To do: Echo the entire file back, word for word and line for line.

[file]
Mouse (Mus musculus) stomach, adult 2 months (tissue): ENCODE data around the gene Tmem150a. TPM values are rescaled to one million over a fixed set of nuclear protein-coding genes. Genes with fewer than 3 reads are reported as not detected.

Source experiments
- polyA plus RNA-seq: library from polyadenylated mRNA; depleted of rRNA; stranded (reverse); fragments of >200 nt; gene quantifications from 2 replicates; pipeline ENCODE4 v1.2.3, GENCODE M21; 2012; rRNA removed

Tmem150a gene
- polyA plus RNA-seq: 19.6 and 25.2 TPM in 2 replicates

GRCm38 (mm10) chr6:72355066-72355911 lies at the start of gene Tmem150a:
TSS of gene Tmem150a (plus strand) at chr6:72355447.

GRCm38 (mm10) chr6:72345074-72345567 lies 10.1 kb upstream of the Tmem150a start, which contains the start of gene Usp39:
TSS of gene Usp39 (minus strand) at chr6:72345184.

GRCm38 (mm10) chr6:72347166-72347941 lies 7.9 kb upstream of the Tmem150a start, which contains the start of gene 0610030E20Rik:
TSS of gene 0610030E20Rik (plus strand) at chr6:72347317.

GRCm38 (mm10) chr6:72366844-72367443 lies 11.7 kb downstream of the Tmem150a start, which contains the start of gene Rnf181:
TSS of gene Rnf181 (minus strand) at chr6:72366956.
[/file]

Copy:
Mouse (Mus musculus) stomach, adult 2 months (tissue): ENCODE data around the gene Tmem150a. TPM values are rescaled to one million over a fixed set of nuclear protein-coding genes. Genes with fewer than 3 reads are reported as not detected.

Source experiments
- polyA plus RNA-seq: library from polyadenylated mRNA; depleted of rRNA; stranded (reverse); fragments of >200 nt; gene quantifications from 2 replicates; pipeline ENCODE4 v1.2.3, GENCODE M21; 2012; rRNA removed

Tmem150a gene
- polyA plus RNA-seq: 19.6 and 25.2 TPM in 2 replicates

GRCm38 (mm10) chr6:72355066-72355911 lies at the start of gene Tmem150a:
TSS of gene Tmem150a (plus strand) at chr6:72355447.

GRCm38 (mm10) chr6:72345074-72345567 lies 10.1 kb upstream of the Tmem150a start, which contains the start of gene Usp39:
TSS of gene Usp39 (minus strand) at chr6:72345184.

GRCm38 (mm10) chr6:72347166-72347941 lies 7.9 kb upstream of the Tmem150a start, which contains the start of gene 0610030E20Rik:
TSS of gene 0610030E20Rik (plus strand) at chr6:72347317.

GRCm38 (mm10) chr6:72366844-72367443 lies 11.7 kb downstream of the Tmem150a start, which contains the start of gene Rnf181:
TSS of gene Rnf181 (minus strand) at chr6:72366956.